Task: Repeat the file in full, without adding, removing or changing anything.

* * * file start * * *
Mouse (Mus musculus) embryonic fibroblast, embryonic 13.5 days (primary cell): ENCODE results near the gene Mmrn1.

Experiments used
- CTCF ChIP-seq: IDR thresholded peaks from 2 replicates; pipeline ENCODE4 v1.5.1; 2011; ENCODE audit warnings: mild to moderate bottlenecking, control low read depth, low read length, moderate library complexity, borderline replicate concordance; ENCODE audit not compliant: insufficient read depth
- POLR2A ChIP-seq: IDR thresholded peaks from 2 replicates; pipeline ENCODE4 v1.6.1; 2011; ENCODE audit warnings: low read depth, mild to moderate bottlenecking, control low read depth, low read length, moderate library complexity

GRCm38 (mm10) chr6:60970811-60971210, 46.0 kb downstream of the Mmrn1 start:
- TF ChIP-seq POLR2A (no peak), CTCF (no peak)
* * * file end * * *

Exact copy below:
Mouse (Mus musculus) embryonic fibroblast, embryonic 13.5 days (primary cell): ENCODE results near the gene Mmrn1.

Experiments used
- CTCF ChIP-seq: IDR thresholded peaks from 2 replicates; pipeline ENCODE4 v1.5.1; 2011; ENCODE audit warnings: mild to moderate bottlenecking, control low read depth, low read length, moderate library complexity, borderline replicate concordance; ENCODE audit not compliant: insufficient read depth
- POLR2A ChIP-seq: IDR thresholded peaks from 2 replicates; pipeline ENCODE4 v1.6.1; 2011; ENCODE audit warnings: low read depth, mild to moderate bottlenecking, control low read depth, low read length, moderate library complexity

GRCm38 (mm10) chr6:60970811-60971210, 46.0 kb downstream of the Mmrn1 start:
- TF ChIP-seq POLR2A (no peak), CTCF (no peak)